"She knows that this has been ordered by the Philippine court although they do not know when this will be held. This will be a good opportunity for Mary Jane to testify in front of the court," Bawagan added.

Special requests

Veloso also received Philippine native foods like dried mangoes and peanuts, as well as a letter from her family.

In her family's letter, they expressed plans of visiting Veloso in December or January, in time for her 31st birthday.

Bawagan said Veloso requested the official to give her letters to Taguiwalo and to Veloso's family in Nueva Ecija. She also asked for rubber shoes so she can play volleyball again, as well as some toiletries and underwear.

Veloso also asked if it was possible for DSWD to defray the airfare of her sister, who she had not seen in a long time. Bawagan assured Veloso that this request will be discussed with Taguiwalo.

Keeping herself busy

"We talked about her daily life in prison. They are eight women in one room. They wake up around 5:00 a.m., clean their room, take a bath, and then have breakfast. They then spend time midday and afternoon to learn batik-making. She sometimes gives her batik products as gifts to her visitors. Sometimes, they play volleyball," Bawagan shared.

"We had the chance to talk with her housemother, Ibu Corniase or Ibu Ase. She said that Mary Jane has good relations with many inmates," Bawagan furthered. "She also said that Mary Jane is able to provide hope to other inmates. She tries to be always positive."

Before they left, Bawagan said Veloso had her medical check-up because she has "high cholesterol and sometimes feels numbness in her arms."

Positive disposition

"My impression of Mary Jane is she is in command of herself. I initially thought that she might be depressed after being imprisoned for almost seven years now. She is always smiling and is able to provide positive energy to other inmates. She is also focused on her family."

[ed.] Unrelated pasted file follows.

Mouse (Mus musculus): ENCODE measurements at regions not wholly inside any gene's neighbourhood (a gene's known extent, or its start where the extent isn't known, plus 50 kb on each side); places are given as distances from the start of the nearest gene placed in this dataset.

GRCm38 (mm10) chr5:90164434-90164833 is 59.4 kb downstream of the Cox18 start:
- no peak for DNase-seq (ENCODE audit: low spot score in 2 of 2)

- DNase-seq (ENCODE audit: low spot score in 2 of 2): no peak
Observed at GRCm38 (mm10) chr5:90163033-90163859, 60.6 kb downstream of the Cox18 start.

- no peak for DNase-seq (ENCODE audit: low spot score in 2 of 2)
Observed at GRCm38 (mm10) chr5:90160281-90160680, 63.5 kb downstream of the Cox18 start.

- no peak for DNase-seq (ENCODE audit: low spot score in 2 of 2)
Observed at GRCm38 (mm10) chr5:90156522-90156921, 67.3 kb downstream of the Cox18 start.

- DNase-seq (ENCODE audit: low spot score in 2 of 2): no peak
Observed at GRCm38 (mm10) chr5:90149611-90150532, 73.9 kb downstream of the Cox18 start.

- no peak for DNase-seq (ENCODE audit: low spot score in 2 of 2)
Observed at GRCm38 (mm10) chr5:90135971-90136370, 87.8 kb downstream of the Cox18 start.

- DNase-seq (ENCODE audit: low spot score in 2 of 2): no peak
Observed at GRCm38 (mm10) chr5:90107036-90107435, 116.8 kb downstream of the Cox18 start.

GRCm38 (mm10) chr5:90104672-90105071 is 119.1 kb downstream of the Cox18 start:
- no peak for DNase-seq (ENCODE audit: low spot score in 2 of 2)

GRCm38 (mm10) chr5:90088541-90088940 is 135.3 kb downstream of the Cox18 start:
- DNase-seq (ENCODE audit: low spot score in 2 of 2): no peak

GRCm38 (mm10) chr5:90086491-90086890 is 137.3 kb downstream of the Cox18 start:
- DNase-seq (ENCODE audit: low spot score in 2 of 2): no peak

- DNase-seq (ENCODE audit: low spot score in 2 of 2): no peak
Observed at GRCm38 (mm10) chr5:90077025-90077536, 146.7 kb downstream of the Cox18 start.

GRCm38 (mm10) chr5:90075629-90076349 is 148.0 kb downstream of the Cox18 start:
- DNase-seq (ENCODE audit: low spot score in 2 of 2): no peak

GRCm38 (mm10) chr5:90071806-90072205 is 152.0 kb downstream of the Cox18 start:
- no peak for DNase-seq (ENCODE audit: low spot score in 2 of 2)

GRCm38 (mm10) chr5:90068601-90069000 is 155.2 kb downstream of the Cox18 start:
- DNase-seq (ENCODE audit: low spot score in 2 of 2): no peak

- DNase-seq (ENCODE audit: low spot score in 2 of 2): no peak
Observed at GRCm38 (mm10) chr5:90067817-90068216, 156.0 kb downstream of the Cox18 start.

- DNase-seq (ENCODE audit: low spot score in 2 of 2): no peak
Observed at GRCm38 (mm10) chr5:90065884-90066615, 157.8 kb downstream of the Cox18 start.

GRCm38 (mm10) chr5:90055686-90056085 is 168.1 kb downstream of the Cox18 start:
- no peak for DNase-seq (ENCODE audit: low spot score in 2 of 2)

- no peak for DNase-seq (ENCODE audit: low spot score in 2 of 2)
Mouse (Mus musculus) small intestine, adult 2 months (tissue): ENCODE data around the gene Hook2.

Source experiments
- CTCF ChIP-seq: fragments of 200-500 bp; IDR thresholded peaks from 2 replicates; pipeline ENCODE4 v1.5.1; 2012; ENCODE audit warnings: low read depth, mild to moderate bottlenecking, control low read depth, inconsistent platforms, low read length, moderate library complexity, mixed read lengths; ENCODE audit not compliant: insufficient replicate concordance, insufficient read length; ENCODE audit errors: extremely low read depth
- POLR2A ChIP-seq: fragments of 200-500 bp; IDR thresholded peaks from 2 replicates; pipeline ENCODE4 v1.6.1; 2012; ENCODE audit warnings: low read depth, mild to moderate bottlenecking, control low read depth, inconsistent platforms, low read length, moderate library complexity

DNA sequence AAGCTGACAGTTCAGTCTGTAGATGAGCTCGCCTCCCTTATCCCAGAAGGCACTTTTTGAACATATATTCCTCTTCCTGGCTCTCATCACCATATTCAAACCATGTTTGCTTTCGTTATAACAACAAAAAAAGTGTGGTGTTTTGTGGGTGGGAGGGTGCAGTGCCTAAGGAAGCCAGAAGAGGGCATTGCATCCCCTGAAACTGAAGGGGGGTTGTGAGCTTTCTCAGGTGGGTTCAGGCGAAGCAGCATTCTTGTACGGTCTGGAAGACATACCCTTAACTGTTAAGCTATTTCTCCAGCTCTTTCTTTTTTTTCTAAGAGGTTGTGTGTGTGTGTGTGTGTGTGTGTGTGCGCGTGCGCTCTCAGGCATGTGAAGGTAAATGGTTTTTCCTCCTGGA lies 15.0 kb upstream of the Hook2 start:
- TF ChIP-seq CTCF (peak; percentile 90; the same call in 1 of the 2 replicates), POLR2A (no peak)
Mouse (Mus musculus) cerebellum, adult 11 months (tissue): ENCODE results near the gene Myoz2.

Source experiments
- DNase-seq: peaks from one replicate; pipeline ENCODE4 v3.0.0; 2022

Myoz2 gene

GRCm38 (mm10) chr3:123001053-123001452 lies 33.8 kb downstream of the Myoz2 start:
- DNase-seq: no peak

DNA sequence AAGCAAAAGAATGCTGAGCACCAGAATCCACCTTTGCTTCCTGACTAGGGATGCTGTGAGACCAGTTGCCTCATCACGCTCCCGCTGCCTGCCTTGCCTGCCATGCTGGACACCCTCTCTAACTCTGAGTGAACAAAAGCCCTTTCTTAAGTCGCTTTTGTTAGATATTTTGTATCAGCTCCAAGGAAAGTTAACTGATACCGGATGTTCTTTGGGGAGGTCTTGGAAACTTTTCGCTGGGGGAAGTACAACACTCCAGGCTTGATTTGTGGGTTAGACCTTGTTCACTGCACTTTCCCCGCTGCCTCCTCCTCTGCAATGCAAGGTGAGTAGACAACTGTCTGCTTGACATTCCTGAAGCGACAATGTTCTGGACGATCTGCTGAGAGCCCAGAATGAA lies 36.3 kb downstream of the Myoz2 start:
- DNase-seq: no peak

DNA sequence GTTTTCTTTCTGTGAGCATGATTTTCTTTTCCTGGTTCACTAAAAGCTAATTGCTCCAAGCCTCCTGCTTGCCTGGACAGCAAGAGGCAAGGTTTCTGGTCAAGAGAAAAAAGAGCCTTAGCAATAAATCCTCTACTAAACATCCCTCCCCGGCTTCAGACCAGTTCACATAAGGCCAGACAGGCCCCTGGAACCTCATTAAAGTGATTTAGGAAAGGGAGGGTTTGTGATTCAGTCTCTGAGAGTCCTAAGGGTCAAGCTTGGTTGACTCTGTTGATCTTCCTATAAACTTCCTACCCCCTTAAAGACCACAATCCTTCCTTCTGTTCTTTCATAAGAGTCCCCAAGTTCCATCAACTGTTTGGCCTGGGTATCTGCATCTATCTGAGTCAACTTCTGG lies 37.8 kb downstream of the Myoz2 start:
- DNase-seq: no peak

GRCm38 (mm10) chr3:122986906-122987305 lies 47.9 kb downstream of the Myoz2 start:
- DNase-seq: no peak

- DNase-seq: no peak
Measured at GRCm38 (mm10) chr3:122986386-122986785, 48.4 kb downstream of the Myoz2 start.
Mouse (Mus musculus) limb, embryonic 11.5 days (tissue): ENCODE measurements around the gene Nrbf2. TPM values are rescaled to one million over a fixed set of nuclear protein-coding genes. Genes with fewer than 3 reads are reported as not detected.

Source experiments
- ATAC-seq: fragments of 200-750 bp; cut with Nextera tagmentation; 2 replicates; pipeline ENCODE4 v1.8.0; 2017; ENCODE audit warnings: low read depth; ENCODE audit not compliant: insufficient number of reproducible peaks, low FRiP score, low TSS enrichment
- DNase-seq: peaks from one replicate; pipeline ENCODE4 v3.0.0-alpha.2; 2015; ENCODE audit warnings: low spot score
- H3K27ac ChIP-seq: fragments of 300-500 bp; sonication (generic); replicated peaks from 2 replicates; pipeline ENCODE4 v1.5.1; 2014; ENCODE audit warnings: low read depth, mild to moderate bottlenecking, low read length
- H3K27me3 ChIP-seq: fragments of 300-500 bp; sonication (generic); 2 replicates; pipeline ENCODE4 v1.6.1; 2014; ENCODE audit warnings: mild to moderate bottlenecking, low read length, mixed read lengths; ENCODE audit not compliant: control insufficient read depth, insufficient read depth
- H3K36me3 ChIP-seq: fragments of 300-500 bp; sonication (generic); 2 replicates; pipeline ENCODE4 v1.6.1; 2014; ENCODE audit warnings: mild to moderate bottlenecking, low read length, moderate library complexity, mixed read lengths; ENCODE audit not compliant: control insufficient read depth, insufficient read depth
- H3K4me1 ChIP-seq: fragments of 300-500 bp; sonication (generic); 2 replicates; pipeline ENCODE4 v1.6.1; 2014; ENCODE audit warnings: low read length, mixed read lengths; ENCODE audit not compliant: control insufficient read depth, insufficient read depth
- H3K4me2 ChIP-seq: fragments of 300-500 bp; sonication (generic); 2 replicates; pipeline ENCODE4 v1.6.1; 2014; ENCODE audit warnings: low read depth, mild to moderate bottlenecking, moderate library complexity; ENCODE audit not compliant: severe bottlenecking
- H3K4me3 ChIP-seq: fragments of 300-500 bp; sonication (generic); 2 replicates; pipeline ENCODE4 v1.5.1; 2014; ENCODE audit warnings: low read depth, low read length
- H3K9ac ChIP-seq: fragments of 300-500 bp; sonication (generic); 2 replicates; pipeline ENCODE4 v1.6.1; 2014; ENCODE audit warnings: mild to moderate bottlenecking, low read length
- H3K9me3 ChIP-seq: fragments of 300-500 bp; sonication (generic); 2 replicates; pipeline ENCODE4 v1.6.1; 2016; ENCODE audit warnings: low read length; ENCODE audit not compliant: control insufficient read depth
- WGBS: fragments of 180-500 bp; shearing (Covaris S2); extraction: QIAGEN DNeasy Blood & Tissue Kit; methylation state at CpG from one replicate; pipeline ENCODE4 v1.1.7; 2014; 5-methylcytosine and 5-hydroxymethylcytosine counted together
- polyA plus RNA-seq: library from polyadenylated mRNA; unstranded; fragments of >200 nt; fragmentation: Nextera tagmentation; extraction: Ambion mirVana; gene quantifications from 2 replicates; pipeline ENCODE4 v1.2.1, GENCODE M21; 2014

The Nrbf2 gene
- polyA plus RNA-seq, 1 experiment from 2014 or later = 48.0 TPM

"She has suitors but she does not want to have a relationship while in prison. She is also focused on learning new skills to keep her active. She has learned to speak and read Bahasa Indonesia. Of course she is hurting, but the regular talks with a priest and a seminarian help her. At this moment, she only wants justice for her case and to be with her family," Bawagan said.

Veloso, a Filipino worker, was convicted of drug smuggling in Indonesia and has been sentenced to death in 2010. She was supposed to be executed last year, but was given a stay of execution amid government appeals and the surrender of her alleged recruiter who duped her into bringing drugs to Indonesia.

Last September, President Rodrigo Duterte met Indonesian president Joko Widodo, but he reportedly did not raise the case of Veloso.

Duterte, however, mentioned he will "respect the judgment of your court," which the Jakarta Post interpreted as a go signal, leaving the Veloso family in shock.

Source: Manila Bulletin, November 17, 2016